Equity markets continued to rally as rate hikes were announced in line with expectations and comments were made that the process would soon slow down. Rate-setters also highlighted the resilience of economic activity despite the restrictive effects of monetary policy.

Bond yields fell at the beginning of the week but ended the week flat. The US 10-year yield is around 3.5% and the German equivalent is close to 2.20%.

In the US, economic activity is slowing and inflation is easing. However, non-farm payrolls added 517,000 jobs in January, well above expectations. Looking at the private sector figures, job creation slowed to 106,000, below the 180,000 expected. Initial jobless claims fell to 183,000 in the week to 23 January from 186,000 the previous week. The unemployment rate fell 0.1 percentage point to 3.4% and average hourly earnings rose at an annual rate of 4.4%, slightly stronger than expected.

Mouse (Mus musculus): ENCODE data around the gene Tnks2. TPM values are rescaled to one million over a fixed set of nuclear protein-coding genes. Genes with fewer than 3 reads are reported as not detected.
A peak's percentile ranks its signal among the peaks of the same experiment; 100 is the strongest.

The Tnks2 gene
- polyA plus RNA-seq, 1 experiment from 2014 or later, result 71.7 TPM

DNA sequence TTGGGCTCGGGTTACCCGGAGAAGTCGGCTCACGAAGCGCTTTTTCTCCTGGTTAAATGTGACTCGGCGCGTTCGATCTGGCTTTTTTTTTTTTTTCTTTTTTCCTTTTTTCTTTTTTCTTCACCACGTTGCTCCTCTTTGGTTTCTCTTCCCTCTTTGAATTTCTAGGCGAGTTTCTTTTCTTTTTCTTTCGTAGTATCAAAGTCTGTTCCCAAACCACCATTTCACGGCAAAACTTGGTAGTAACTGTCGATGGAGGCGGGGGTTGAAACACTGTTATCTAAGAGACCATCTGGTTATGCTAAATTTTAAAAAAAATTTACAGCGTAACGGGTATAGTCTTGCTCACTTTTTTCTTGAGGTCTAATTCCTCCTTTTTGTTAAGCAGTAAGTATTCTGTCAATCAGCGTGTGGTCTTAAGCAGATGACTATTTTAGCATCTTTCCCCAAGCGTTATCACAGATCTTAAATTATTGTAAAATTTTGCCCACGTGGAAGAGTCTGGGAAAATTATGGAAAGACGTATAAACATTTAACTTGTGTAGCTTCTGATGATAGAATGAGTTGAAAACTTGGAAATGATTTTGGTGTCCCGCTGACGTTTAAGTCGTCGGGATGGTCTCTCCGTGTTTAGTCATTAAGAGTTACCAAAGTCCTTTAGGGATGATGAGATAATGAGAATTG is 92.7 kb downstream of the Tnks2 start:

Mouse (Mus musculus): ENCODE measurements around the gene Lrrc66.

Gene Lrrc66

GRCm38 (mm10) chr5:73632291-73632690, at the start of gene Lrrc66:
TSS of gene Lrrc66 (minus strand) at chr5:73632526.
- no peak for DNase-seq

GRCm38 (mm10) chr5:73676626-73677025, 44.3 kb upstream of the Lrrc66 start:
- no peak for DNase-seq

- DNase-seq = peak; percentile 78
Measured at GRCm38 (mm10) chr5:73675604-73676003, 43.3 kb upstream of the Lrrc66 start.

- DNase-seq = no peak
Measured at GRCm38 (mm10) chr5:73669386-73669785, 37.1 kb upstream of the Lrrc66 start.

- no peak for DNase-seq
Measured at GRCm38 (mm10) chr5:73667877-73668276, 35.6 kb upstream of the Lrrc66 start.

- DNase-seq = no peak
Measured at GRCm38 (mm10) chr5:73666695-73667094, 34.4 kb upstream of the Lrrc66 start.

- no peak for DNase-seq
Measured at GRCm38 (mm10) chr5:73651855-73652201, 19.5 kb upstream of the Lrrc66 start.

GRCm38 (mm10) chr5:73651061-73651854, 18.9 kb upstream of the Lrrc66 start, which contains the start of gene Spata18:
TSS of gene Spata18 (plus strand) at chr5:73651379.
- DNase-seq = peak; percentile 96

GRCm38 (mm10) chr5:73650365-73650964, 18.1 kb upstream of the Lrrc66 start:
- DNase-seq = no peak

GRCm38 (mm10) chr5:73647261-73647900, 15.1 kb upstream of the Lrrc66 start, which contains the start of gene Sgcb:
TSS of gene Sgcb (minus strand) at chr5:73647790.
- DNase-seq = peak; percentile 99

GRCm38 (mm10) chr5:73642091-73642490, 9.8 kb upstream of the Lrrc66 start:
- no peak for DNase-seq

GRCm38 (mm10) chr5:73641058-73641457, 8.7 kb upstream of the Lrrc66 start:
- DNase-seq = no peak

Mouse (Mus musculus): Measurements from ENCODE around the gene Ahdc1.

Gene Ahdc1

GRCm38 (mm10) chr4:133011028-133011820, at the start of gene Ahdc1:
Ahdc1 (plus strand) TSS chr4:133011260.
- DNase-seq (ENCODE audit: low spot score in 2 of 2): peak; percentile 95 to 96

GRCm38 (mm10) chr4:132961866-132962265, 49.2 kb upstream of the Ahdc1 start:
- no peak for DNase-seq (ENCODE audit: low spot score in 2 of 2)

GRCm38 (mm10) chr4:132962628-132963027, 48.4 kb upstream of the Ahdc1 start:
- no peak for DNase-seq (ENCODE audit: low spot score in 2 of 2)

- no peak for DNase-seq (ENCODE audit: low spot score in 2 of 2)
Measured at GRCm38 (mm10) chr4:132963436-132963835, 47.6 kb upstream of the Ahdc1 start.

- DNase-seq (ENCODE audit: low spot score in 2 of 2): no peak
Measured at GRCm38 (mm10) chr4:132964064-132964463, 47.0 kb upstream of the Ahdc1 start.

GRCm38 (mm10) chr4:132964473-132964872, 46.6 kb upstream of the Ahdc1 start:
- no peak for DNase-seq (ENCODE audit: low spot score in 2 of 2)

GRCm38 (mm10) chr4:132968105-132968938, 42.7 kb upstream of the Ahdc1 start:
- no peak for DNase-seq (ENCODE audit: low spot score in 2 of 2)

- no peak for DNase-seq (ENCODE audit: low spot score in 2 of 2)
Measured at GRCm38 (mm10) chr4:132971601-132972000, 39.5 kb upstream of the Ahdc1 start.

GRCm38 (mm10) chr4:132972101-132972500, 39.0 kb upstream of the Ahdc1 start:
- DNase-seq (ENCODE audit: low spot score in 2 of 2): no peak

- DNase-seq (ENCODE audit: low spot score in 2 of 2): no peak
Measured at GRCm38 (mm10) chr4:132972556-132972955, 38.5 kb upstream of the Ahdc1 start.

Durable goods orders (excluding transport) fell by 0.2% in December.

In Europe, economic doubts and energy shortages led to a sharp decline in German retail sales in December, which fell by 5.3% compared with a forecast increase of 0.2%.

The acceleration in consumer prices in France, from 6.7% in December to 7% in January according to harmonised European Union data, following the announcement of higher inflation in Spain, reinforced the ECB’s determination to continue raising interest rates at upcoming meetings.

The S&P 500 ended the week up 1.62%, while the tech-heavy Nasdaq rose 3.31%. The Stoxx 600 Europe Index gained 1.23%.

The corporate earnings season will continue this week and could lead to renewed volatility.

Source: Bonhôte

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